Many times reporters are called on to write about subjects they know nothing about. It can be exciting because you get to do research and learn about new things, but there is always a chance you may miss something obvious and embarrass yourself.
The subject we have chosen for this article is one I might qualify as an expert witness. The subject is sneezing.
I call myself an expert because I have suffered from allergies, hay fever, and sinus problems for most of my life, which is a long, long time!
Now, mind you, I know little about the scientific explanations about sneezing, but I know how to do it. In fact I've been told my nose is my BIGGEST problem.
What do you say when someone sneezes? I guess, in English speaking countries, the most common response is "God bless you," or simply "Bless you, or Gesundheit." When I was about 12 or 13 I first saw the German word "Gesundheit," in print and you wouldn't believe how I tried to pronounce it. I thought it should be pronounced, "guess-soon-diet" with the emphasis on "soon." -- Don't laugh, how was this southern-born desert rat supposed to know how to pronounce a German word? I didn't even speak good English. I may have qualified as a red-neck.
I checked with Wikipedia online to see what different words are used throughout the world in response to someone sneezing. Would you believe, they list no less than 81 words, most translated "Health", or "Bless you," or "Live long.
Some of my favorites in the list were the Armenian aroghjootyoon, which means, "Health!" ; Bosnian Nazdravlje, "To your good health;" and Hawaiians say, (Kihe, a mauli ola.)", Meaning, "Sneeze and you shall live". The Cantonese say (words meaning), "A great fortunate occurrence", and the Chinese say, (Duo he dian shui)--(Yi bai sui). Which apparently means, "Drink more water," and "May you live for a hundred years." Some countries have different expressions if the sneezer is male or female.
Can you imagine saying any of those complicated words every time somebody sneezes? I personally prefer my mothers expression. When someone sneezed around our house momma would say, "Scat, tom, your tail's on fire!" I'm sorry, I don't know the origin of this expression, but I think it came from the backwoods of Pushmataha County, Oklahoma.
What makes a person sneeze?
Basically when something enters your nasal cavity that doesn't belong there, be it dust, dander or germs, your system seeks to remove it by blowing it out of there with an a-a-achew! I know a guy who transformed this to say, "I hate you!" While he sneezed.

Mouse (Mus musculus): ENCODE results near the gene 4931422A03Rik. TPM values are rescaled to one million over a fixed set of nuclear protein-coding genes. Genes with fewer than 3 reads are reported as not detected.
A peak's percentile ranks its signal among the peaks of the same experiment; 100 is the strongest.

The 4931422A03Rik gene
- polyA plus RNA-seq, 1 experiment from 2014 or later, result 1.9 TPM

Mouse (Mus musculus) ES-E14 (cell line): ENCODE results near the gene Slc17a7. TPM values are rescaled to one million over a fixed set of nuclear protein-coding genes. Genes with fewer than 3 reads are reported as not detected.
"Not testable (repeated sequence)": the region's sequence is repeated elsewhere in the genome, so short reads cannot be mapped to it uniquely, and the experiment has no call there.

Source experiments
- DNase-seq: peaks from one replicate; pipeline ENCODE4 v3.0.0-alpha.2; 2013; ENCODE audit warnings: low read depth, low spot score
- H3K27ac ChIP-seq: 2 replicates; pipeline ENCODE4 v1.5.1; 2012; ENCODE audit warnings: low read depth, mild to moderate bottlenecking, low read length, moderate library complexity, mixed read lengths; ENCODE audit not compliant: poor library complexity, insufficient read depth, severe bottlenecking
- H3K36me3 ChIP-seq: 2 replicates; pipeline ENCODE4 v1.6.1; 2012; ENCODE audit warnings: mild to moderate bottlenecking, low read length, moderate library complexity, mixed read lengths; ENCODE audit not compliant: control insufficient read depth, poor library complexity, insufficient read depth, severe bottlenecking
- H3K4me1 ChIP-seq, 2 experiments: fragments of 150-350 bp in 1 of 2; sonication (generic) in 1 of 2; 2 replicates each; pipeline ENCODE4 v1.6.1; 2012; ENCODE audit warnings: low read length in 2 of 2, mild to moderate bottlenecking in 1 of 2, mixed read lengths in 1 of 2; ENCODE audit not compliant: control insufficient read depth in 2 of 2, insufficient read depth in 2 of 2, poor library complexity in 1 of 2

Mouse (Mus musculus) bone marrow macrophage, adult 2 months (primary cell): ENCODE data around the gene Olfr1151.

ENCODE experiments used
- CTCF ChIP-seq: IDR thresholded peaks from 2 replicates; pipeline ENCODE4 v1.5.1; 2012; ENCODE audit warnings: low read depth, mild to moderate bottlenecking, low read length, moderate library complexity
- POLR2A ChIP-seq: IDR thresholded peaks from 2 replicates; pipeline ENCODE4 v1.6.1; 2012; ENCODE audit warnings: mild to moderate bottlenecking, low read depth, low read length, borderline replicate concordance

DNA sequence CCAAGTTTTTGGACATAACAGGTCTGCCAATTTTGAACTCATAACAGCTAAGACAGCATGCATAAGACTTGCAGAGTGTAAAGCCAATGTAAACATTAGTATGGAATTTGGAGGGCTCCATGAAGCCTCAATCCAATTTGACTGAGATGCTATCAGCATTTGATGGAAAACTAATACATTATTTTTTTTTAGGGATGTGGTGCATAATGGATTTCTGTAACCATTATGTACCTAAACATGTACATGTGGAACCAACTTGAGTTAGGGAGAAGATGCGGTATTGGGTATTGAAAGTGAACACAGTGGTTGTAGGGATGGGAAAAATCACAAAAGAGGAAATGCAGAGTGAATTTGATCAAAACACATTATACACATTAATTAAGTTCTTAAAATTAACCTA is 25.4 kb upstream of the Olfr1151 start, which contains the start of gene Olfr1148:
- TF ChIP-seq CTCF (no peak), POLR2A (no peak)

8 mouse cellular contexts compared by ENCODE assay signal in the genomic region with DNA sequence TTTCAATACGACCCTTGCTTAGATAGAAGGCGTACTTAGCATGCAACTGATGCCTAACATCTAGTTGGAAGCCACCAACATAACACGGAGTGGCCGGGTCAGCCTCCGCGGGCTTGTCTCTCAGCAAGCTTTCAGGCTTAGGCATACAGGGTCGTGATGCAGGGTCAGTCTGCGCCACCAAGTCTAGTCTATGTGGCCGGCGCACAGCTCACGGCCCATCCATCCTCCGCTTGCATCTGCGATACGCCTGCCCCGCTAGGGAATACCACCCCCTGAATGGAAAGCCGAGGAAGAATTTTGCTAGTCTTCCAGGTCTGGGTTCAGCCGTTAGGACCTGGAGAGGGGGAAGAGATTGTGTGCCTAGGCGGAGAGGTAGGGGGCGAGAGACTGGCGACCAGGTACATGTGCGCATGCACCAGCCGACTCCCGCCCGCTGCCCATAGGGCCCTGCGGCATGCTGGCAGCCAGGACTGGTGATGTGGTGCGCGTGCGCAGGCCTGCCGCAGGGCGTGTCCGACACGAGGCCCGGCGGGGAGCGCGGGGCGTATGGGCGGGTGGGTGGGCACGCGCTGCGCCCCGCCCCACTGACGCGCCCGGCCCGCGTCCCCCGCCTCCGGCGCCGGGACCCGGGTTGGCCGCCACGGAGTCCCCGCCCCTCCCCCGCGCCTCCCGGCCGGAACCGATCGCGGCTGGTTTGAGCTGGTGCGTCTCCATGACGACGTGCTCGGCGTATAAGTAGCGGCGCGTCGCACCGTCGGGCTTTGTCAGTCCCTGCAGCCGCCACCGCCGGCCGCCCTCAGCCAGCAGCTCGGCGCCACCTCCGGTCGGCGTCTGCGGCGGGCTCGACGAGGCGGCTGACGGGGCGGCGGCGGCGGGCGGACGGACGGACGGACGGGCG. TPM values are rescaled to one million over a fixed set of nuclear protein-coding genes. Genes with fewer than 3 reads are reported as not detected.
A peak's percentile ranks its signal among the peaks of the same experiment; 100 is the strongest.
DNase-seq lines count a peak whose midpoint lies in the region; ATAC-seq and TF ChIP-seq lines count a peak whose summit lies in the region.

Their are other causes but I don't want to get into the messy part of it. Like they say about kissing, sneezing is a nasty, disease spreading habit. You need to cover your nose to keep from spreading disease to those around you. But when you need to sneeze, nothing else can satisfy you. But if you hold your nose you are liable to blow your ears out.
What people say when someone sneezes is an interesting study. What I'm about to report is not a scientific exposition so don't hold me to the hard facts. This is simply what I've heard.
They say the expression, "God bless you," began way back there at the beginning of things. The Bible says after God created man from the dust of the earth he, "breathed into his nostrils the breath of life and man became a living being." (Genesis 2:7). So somebody concluded, if life entered man through breath going in his nose, the opposite would be true. If breath was expelled from the nose, which is what happens when one sneezes, the person would die. So when someone sneezed, others would call for God's blessings to prevent the person's death. There is no scriptural authority for this part of it.
Someone threw in a myth which assumes, when you expel the breath of life, called soul in some versions of the Bible, the devil is standing by to jump in and take its place. Again, this is not in the Bible, but if you cover your nose it should prevent this from happening.
Another superstition was, sneezing forced evil spirits out of the body, endangering the folks around you because the spirits might enter their bodies. The blessing was bestowed to protect both the person who sneezed and others around him.
One myth says your heart stops when you sneeze, and so they ask for God to bless you by starting it again. Physicians say this is not true, the heart does not stop.
A more logical explanation was, it originated in Rome when the bubonic plague was raging through Europe. One of the symptoms of the plague was coughing and sneezing, and people who caught it would almost certainly die. "God bless you," or "Good health" were wishes for the person's recovery and life.
Everyday Mysteries, Fun Science Facts from the Library of Congress online, offers some interesting facts as follows. *Sneezes are an automatic reflex which cannot be stopped once it starts. *Sneezes can travel at a speed of 100 miles per hour and the wet spray can radiate five feet. *People don't sneeze when they are asleep because the nerves involved in nerve reflex are also resting. *Between 18 and 35% of the population sneezes when exposed to sudden bright light. *Some people sneeze when plucking their eyebrows because the nerve endings in the face are irritated and then fire an impulse which reaches the nasal nerve. *Donna Griffiths from Worchestershire, England sneezed for 978 days, sneezing once every minute at the beginning, slowing to once every five minutes in the latter stages. This is the longest sneezing episode on record.
There are reportedly several other causes of sneezing, responses and myths and superstition connected with it, but here is the good news! If you sneeze with your eyes open it will not blow your eyeballs out. And, yet even more comforting to me, is the fact no one ever died from sneezing!
This fact alone is nothing to sneeze at.